Thursday, 28 April 2011

The Anonymous Novel. Sensing the Future Torments

by Alessandro Barbero

Written in Italian as Romanzo russo. Fiutando i futuri supplizi and translated into English by Allan Cameron, it does read as if Bulgakov authored it. (Mind you, I am not the only one who noticed that. Look no further than the caption on the cover, which I kept ignoring until today.) Also, the book’s very appearance is that of samizdat. The action begins in Moscow on 7 November 1987. (How remarkable, I thought, I remember all too well what I was doing on that very day.) The events develop in the course of the next three years in Moscow and Baku. At one point, we follow the heroes to the Krasnaya Presnya bath house. (Insert here my memories of that place back then. No, I don’t miss those times or places. Actually I do a bit, safe in the knowledge that I am not going back. Shudder.) Authentic. (Authentic? Yes, authentic.) Gripping. Well-crafted. (Insert more clichés here.) Thoroughly recommended.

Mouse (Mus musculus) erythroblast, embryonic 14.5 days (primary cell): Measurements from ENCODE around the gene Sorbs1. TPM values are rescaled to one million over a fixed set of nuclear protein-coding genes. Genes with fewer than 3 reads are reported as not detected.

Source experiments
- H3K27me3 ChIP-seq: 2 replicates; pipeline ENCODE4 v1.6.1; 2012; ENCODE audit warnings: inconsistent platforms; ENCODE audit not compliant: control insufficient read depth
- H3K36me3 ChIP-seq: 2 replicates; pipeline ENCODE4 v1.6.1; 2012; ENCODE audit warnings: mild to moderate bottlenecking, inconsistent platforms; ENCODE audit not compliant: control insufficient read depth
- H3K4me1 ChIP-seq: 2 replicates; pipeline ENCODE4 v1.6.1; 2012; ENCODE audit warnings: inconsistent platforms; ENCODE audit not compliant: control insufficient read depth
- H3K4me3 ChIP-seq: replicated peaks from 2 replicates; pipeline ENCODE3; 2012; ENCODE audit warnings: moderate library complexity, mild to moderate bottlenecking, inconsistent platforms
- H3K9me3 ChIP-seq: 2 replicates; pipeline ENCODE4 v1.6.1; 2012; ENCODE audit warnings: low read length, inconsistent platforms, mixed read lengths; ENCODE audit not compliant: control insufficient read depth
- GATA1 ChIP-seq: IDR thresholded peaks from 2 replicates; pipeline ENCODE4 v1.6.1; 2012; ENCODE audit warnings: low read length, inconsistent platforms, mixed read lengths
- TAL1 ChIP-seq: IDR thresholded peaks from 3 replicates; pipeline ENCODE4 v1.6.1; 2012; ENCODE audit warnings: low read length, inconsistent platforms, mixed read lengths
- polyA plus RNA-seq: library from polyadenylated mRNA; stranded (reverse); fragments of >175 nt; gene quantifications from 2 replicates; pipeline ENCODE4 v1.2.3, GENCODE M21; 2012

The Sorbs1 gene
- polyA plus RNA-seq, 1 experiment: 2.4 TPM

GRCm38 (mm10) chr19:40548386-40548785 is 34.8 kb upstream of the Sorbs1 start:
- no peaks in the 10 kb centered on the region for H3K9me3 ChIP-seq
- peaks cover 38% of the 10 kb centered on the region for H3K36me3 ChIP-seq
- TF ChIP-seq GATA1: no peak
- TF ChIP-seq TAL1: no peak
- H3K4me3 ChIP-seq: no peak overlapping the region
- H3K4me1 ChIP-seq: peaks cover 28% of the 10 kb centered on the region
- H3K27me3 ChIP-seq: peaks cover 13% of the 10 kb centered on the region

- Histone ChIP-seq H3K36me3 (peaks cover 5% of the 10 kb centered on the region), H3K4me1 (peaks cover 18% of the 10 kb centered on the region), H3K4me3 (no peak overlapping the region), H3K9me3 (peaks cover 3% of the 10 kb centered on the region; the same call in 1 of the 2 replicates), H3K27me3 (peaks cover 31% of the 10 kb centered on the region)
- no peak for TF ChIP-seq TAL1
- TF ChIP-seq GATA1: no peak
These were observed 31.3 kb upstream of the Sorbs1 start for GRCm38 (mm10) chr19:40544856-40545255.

It’s time we left the Yugo-Zapadny district and went to the Lenin Library. We’ll take the underground, of course. The end of the line is right here — just a short walk away. Why not take the same carriage as Tanya. Here she is seated in a corner: a chubby, well-built girl with a bagful of textbooks and notebooks on her knees... What was that? No, you cannot sit beside her. The train is packed at this time of day; it is her good fortune that she managed to find a place. However, we can get inside her head and listen to her thoughts. This is no problem from a technical point of view, and if we don’t exploit this possibility to the full, what the hell are we doing here?

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